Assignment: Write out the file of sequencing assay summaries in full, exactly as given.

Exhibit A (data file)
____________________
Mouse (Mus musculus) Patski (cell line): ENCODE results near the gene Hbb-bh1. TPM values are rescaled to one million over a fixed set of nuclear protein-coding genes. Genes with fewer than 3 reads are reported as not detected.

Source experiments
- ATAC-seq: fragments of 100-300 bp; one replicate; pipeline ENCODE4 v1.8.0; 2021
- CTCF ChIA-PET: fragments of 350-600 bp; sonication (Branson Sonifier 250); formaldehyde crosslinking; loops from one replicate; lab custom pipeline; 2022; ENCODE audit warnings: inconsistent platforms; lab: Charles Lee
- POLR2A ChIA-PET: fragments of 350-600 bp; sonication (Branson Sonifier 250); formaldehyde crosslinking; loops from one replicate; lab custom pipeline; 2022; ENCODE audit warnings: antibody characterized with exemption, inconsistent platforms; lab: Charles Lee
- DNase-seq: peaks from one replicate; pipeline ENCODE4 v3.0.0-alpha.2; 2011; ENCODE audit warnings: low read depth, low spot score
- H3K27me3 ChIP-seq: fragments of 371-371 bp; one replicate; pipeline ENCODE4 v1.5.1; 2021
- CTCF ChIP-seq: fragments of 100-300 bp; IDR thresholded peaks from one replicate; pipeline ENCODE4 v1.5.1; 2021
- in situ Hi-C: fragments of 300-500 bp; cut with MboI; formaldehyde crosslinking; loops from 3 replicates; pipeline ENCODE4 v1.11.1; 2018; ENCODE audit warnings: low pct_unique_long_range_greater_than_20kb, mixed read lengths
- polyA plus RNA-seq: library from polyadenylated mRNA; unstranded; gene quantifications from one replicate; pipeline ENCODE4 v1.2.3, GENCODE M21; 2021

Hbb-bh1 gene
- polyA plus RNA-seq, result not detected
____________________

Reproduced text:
Mouse (Mus musculus) Patski (cell line): ENCODE results near the gene Hbb-bh1. TPM values are rescaled to one million over a fixed set of nuclear protein-coding genes. Genes with fewer than 3 reads are reported as not detected.

Source experiments
- ATAC-seq: fragments of 100-300 bp; one replicate; pipeline ENCODE4 v1.8.0; 2021
- CTCF ChIA-PET: fragments of 350-600 bp; sonication (Branson Sonifier 250); formaldehyde crosslinking; loops from one replicate; lab custom pipeline; 2022; ENCODE audit warnings: inconsistent platforms; lab: Charles Lee
- POLR2A ChIA-PET: fragments of 350-600 bp; sonication (Branson Sonifier 250); formaldehyde crosslinking; loops from one replicate; lab custom pipeline; 2022; ENCODE audit warnings: antibody characterized with exemption, inconsistent platforms; lab: Charles Lee
- DNase-seq: peaks from one replicate; pipeline ENCODE4 v3.0.0-alpha.2; 2011; ENCODE audit warnings: low read depth, low spot score
- H3K27me3 ChIP-seq: fragments of 371-371 bp; one replicate; pipeline ENCODE4 v1.5.1; 2021
- CTCF ChIP-seq: fragments of 100-300 bp; IDR thresholded peaks from one replicate; pipeline ENCODE4 v1.5.1; 2021
- in situ Hi-C: fragments of 300-500 bp; cut with MboI; formaldehyde crosslinking; loops from 3 replicates; pipeline ENCODE4 v1.11.1; 2018; ENCODE audit warnings: low pct_unique_long_range_greater_than_20kb, mixed read lengths
- polyA plus RNA-seq: library from polyadenylated mRNA; unstranded; gene quantifications from one replicate; pipeline ENCODE4 v1.2.3, GENCODE M21; 2021

Hbb-bh1 gene
- polyA plus RNA-seq, result not detected